In a press release, Ruiz – born in Mexico to a Mexican father and an American mother – said he has spent his whole professional career exploring the sometimes “dysfunctional” relationship between the two countries. He previously addressed the violent drug trade south of the border in his 2012 documentary, “Reportero.”
“Everything I’ve worked on so far has had something to do with the relationship between the U.S. and Mexico,” Ruiz explained in the release. “I see ‘Kingdom of Shadows’
as a continuation of the work I’ve done throughout my career.”
The new film festival also contains 27 short films, seven of which were locally produced. One local film, “Squeezebox,” comes from local filmmaker/educator Sam Lerma. He, colleagues, family and other supporters spent about one year to raise just under $20,000, mostly through Kickstarter, for “Squeezebox,” which tells the quirky story of an aging musician who encounters a mysterious box.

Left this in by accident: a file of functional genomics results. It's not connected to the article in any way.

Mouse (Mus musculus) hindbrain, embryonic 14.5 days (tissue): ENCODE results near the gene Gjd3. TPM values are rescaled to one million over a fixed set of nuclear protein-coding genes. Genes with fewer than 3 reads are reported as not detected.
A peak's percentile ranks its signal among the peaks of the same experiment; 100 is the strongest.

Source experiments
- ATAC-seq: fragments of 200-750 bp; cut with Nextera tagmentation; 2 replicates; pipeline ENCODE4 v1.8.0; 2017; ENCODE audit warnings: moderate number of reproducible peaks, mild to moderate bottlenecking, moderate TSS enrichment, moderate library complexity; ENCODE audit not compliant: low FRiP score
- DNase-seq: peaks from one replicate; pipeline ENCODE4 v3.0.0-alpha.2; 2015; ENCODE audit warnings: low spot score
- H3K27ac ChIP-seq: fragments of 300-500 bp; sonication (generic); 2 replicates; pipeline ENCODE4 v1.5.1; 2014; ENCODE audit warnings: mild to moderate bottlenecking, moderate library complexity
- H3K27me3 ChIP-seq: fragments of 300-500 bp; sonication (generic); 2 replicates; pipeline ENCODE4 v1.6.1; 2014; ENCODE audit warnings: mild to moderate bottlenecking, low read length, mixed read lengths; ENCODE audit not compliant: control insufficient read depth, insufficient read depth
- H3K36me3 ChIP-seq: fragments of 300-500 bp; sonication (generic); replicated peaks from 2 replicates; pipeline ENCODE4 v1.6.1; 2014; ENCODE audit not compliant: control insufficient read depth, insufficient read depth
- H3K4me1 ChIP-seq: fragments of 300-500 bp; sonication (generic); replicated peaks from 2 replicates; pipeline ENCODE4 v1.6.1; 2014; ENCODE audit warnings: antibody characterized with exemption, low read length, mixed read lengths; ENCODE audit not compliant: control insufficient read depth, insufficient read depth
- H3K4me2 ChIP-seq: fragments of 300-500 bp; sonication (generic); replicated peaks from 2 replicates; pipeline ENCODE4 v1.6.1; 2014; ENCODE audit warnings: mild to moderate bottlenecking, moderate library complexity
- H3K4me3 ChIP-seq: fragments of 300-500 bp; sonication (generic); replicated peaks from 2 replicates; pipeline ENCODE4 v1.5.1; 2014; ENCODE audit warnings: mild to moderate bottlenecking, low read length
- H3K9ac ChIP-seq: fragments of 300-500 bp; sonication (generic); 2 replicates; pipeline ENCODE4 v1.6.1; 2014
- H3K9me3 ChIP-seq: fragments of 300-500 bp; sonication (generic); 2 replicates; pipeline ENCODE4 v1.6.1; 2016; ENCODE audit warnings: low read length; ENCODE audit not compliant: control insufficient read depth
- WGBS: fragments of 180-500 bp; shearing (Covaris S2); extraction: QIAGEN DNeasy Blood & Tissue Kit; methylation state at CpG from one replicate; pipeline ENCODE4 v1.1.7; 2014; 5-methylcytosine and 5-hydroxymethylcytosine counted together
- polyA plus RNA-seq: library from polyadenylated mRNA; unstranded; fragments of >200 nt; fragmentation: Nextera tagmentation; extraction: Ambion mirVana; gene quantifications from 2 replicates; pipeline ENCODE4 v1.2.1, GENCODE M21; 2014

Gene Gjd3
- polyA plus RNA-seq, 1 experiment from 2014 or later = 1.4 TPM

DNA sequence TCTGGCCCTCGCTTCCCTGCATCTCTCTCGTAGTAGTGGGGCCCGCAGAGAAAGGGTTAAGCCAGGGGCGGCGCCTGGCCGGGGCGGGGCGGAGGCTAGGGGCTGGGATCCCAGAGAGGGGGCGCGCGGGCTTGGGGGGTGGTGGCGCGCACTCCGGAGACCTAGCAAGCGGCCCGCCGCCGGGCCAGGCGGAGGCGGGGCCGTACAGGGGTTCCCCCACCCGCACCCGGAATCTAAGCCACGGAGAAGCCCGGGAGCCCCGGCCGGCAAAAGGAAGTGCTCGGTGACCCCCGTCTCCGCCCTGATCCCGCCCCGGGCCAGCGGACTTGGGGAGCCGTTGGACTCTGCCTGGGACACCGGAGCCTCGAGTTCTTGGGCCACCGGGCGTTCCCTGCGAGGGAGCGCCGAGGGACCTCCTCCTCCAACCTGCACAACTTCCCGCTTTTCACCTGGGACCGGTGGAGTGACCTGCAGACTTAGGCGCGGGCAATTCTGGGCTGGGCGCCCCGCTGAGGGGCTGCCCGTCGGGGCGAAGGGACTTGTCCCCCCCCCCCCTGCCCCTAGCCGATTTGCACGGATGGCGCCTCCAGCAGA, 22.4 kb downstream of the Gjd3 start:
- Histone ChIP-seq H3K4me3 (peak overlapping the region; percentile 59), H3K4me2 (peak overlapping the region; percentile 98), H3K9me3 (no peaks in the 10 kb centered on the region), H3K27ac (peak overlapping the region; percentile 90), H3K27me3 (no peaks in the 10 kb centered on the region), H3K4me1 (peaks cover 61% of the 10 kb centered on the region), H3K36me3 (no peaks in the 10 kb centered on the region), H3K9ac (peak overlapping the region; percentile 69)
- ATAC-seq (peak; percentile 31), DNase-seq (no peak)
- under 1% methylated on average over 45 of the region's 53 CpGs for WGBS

Production on “Squeezebox” finished this February. Lerma submitted it to various film festivals. He wound up premiering it at CineFestival, and is screening it this week at the South Texas International Film Festival. “Squeezebox” won Best Short at the Philadelphia Latino Film Festival, and has received showcase status at some other festivals locally and around the state.Lerma said a new film fest in San Antonio is always welcome.
“Filmmakers thrive when they are able to show their work to an audience. Alamo City Film Festival is another opportunity to have their work seen, and to network with other working filmmakers,” he said.